Skip to main content

Mini maestros

The Schools' Proms reveal the ingenuity of student musicians, writes Karen Gold

"Not just a load of old rubbish" is how music director Richard Noyce describes the three teenage bin-and-saucepan virtuosi from Sir Thomas Picton school in Haverfordwest.

He should know: his school funds all the paraphernalia - plastic buckets, wooden brooms, frying pans - which James Iles, 17, Carl Rees, 15, and Ashley Williams, 15, put together one weekend in a garage two years ago, before launching Home Made, their percussion band.

Practising daily in Sir Thomas Picton school hall - fortunately separated from the classrooms - the boys soon beat off string quartets to win regional music ensemble competitions, and started receiving invitations to play at weddings, folk festivals and even this year's Labour Party conference.

"People sometimes put their heads through the window to listen to us, but no one has ever said 'stop making that awful noise'," says Ashley.

Home Made is one of of 33 top-class acts picked for the Schools' Prom being staged at London's Royal Albert Hall over three nights next week. It will feature 3,000 performers, including orchestras, choirs and dancers, and encompass every sort of music making, from jazz and rock groups, to wind quintets, string groups and even steel pans.

Playing alongside the boys on Tuesday will be a massed choir of 500 Bristol primary pupils, under the baton of Kate Courage, Bristol's music adviser.

She also composed their song, Under the Same Sky. This was inspired by 11-year-old Hassan, an Iraqi refugee, who arrived in her music class at Bristol's Bishop Road primary having never been to school, and speaking no English.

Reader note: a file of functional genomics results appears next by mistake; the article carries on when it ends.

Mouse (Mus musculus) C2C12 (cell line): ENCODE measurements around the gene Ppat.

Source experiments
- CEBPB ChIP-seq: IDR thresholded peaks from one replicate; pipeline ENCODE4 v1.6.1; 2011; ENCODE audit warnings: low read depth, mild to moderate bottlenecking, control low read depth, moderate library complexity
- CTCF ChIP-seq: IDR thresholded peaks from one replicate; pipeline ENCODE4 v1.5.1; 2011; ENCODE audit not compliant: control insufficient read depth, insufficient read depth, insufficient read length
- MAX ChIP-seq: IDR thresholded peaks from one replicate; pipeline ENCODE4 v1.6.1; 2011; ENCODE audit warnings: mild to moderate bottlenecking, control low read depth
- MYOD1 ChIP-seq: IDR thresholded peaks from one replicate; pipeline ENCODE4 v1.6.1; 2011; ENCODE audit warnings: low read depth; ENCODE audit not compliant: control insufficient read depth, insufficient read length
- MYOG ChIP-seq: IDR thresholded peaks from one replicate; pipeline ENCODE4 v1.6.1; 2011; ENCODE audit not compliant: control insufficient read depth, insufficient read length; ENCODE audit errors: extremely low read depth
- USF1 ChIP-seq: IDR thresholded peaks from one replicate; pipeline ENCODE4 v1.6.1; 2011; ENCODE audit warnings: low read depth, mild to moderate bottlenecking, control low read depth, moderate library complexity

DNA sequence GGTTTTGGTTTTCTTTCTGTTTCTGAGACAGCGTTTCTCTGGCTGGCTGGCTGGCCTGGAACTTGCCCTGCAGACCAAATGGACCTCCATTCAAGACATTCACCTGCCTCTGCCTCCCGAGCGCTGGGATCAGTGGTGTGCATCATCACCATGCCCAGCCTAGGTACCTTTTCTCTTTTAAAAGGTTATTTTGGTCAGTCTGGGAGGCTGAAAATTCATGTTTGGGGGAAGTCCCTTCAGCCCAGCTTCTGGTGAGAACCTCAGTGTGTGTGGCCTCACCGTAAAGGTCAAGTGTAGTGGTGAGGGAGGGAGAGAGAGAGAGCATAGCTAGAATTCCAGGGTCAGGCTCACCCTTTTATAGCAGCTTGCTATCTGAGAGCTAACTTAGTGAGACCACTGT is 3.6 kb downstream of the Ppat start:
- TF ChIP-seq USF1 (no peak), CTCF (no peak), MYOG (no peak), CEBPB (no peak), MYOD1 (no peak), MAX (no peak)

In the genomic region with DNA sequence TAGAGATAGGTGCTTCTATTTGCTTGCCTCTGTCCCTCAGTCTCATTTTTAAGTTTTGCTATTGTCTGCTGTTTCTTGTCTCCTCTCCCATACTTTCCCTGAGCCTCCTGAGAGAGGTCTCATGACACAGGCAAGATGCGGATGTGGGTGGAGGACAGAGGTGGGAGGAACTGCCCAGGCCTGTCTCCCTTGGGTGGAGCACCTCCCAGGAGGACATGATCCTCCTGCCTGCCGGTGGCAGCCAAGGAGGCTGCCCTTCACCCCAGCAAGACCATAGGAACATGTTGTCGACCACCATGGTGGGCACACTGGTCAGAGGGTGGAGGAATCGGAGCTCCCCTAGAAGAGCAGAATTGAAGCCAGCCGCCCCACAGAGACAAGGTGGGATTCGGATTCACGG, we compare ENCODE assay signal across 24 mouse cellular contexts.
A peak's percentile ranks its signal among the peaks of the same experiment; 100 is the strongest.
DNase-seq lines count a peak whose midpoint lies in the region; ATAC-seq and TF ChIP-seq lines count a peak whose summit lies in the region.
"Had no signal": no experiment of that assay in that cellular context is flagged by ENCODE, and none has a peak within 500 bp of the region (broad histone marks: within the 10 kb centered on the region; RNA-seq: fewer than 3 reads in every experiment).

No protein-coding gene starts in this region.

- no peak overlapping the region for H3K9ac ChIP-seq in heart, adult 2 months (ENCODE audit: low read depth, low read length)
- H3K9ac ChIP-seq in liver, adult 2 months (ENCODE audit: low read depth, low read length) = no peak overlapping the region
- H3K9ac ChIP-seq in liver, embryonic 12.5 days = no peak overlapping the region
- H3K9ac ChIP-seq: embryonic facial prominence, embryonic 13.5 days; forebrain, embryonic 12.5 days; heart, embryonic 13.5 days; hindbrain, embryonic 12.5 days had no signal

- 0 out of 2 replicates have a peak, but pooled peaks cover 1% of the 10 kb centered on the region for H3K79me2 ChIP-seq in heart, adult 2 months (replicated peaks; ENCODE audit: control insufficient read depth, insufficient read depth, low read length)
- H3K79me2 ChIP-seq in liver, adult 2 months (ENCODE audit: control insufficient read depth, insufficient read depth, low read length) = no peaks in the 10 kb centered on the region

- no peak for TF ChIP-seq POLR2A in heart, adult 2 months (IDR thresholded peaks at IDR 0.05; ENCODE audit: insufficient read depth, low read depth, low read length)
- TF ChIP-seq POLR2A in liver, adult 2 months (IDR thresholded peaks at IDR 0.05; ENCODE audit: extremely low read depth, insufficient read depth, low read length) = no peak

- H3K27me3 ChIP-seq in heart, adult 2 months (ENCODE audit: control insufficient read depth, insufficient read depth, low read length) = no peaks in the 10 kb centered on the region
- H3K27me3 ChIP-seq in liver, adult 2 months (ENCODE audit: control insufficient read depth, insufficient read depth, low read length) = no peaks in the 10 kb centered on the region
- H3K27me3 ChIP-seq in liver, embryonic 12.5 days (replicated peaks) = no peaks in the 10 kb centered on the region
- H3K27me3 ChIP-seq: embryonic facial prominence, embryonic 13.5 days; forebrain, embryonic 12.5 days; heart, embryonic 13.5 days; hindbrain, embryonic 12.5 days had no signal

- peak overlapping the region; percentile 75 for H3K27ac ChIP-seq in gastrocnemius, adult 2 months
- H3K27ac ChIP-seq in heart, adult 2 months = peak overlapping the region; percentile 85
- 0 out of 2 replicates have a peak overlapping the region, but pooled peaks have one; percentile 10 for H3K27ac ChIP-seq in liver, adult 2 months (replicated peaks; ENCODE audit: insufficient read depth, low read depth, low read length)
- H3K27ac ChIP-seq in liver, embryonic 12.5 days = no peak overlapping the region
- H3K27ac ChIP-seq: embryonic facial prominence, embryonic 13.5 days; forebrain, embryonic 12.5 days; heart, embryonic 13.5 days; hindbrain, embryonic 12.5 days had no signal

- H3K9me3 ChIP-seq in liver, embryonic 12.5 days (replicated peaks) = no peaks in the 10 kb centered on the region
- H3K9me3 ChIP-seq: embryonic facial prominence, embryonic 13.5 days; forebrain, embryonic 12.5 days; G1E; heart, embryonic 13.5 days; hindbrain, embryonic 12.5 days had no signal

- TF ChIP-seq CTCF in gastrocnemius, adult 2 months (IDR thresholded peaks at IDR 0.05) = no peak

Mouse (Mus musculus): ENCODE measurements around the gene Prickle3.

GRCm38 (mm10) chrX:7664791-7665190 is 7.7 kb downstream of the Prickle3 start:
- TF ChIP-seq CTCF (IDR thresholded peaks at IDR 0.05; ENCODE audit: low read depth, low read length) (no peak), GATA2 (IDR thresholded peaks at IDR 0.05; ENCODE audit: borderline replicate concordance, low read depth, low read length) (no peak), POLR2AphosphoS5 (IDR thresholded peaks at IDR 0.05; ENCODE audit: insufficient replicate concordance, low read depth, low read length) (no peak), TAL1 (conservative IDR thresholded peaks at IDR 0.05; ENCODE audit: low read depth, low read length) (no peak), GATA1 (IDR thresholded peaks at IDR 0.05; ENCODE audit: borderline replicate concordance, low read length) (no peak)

"We were singing Bohemian Rhapsody by Queen, and he loved it. He was singing along, even with the weirdest bits. I looked at him and thought, 'what a universal language music is'. It really touched me. I went home thinking, 'I want to write a song about that.' So I did," she says.

Almost 500 years separates her song and the music of Giovanni Gabrieli, to be performed by a group of Wigan youth orchestra brass players. Conductor David Williams introduced pupils to this ancient, sacred music by the 16th-century resident composer in St Mark's Cathedral in Venice. And he has persuaded them not only to perform it ranged across the stage fanfare style, but also in period costume.

"The girls thought it was great - but the big Wigan lads weren't overly delighted to be wearing tights.

"They only did it because I did"

Want to take part in next year's Schools' Prom? Groups must enter Music for Youth's regional heats (live or by recording) by December 1, 2006.For details see

Log in or register for FREE to continue reading.

It only takes a moment and you'll get access to more news, plus courses, jobs and teaching resources tailored to you